Your universe must be awfully noisy. Look closely the next time you are near a train wheel (but please don’t put yourself in danger).
BART, maybe? That always was an… unusual… characteristic (mis?)feature of the BART system.
Last I looked, though, BART was in the process of converting its fleet from a cylindrical to tapered wheel profile. See, f’rex:
Streetsblog: BART Makes Headway against Headache-Inducing Howl
Wheel-Rail Seminars: BART Wheel Profile Change - Wheel Rail Seminars [PDF]
(Good tech details for rail nerds.)
Or are you somewhere else?
(…and do your train wheels screech and howl?) (-:
first off, this conical wheel design isn’t universal. Second, the slope of the wheel is on the order of 1:40 to 1:20
Third, this only works for gradually curving track
I’m sure it’s been backed up to the cloud somewhere.
Now that you mention it, a description of how coins go into the parking meter would be pretty interesting.
I think it’s on github, actually.
To recover your lost code and avoid leaking it: Send us 0.1 Bitcoin (BTC) to our Bitcoin address 1ES14b7qLb5CYjLMUekctxLgc1FV2Ti9DA and contact us by Email at email@example.com with your Git login and a Proof of Payment. If you are unsure if we have your data, contact us and we will send you a proof. Your code is downloaded and backed up on our servers. If we dont receive your payment in the next 10 Days, we will make your code public or use them otherwise.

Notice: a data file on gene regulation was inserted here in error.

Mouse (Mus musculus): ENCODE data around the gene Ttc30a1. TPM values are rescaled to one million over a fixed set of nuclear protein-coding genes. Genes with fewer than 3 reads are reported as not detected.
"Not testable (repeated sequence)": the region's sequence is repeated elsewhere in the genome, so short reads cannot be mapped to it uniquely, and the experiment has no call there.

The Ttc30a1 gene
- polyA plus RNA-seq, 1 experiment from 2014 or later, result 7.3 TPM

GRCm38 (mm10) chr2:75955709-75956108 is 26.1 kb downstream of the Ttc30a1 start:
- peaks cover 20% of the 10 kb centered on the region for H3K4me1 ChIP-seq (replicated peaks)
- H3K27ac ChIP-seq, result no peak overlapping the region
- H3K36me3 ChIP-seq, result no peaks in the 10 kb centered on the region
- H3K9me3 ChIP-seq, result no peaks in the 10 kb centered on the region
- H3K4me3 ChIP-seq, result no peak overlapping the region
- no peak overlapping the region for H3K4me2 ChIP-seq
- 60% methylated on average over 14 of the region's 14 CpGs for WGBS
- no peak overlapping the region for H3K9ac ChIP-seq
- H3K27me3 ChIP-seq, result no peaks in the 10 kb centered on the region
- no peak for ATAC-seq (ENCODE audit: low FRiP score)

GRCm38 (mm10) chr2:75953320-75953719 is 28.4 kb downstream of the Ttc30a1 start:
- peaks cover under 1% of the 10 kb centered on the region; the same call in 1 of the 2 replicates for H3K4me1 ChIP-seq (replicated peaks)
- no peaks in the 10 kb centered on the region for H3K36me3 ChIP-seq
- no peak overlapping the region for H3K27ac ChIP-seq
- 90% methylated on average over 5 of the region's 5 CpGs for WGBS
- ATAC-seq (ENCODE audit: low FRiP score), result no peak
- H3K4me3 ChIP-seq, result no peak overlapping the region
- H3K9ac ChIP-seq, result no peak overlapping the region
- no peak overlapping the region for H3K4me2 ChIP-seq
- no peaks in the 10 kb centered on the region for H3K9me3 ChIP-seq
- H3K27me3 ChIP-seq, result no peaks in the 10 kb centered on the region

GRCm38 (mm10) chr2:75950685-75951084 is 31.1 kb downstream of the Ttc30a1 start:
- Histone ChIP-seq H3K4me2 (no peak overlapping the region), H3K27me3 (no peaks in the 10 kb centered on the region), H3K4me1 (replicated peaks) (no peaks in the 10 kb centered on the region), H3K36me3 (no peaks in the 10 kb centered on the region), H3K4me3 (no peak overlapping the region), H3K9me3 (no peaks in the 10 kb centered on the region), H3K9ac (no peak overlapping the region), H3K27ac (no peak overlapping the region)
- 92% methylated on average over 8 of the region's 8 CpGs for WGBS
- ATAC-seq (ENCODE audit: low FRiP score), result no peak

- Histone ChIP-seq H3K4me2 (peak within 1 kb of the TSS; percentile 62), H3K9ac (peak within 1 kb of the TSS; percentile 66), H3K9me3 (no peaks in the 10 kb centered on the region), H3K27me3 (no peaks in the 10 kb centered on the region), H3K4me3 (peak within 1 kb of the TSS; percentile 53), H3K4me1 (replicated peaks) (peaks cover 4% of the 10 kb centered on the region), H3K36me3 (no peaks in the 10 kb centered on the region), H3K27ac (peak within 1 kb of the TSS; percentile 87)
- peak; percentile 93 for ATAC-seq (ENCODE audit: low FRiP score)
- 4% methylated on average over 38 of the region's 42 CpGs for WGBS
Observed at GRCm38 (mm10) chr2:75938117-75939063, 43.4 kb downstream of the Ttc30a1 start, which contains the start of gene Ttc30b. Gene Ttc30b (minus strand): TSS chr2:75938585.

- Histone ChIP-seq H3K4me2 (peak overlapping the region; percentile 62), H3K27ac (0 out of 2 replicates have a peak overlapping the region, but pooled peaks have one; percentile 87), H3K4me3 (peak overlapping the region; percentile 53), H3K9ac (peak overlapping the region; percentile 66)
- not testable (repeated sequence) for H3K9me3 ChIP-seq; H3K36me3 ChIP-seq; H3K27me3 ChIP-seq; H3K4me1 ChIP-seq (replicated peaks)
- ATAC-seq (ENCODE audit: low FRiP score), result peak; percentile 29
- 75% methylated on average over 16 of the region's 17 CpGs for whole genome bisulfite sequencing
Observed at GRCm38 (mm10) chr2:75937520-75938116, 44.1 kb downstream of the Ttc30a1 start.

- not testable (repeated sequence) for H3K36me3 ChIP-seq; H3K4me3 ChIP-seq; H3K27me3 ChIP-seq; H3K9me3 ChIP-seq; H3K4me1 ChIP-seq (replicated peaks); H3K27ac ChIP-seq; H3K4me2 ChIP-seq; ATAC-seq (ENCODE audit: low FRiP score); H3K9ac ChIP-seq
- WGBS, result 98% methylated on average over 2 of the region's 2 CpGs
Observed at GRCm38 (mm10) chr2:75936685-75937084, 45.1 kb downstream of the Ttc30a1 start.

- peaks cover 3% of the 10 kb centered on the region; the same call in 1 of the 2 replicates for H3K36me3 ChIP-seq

The Long Now Foundation is working on this problem. See, for example:
Nice explanation, but a lot of trains can work without a rigid axels: Modern Trams use “free” wheels a lot as it allows lower floors and the high-speed TALGO trains have always had them for the same reason, the newer generation even “hanging” the wheels from the roof to let the train sway in the curves (look, ma, no active system that can go wrong, just reliable old physics):
how to prevent jumping out of tracks: connect the wheels otherwise, no rigid axle
One other feature that Talgo offers is the ability to have cars automatically adjust gauge, so a train can run through between Spain (1668 mm gauge) and France (1435 mm standard gauge) without having to stop and have the bogies under the cars exchanged.
But variable gauge isn’t unique to Talgo.
This topic was automatically closed after 5 days. New replies are no longer allowed.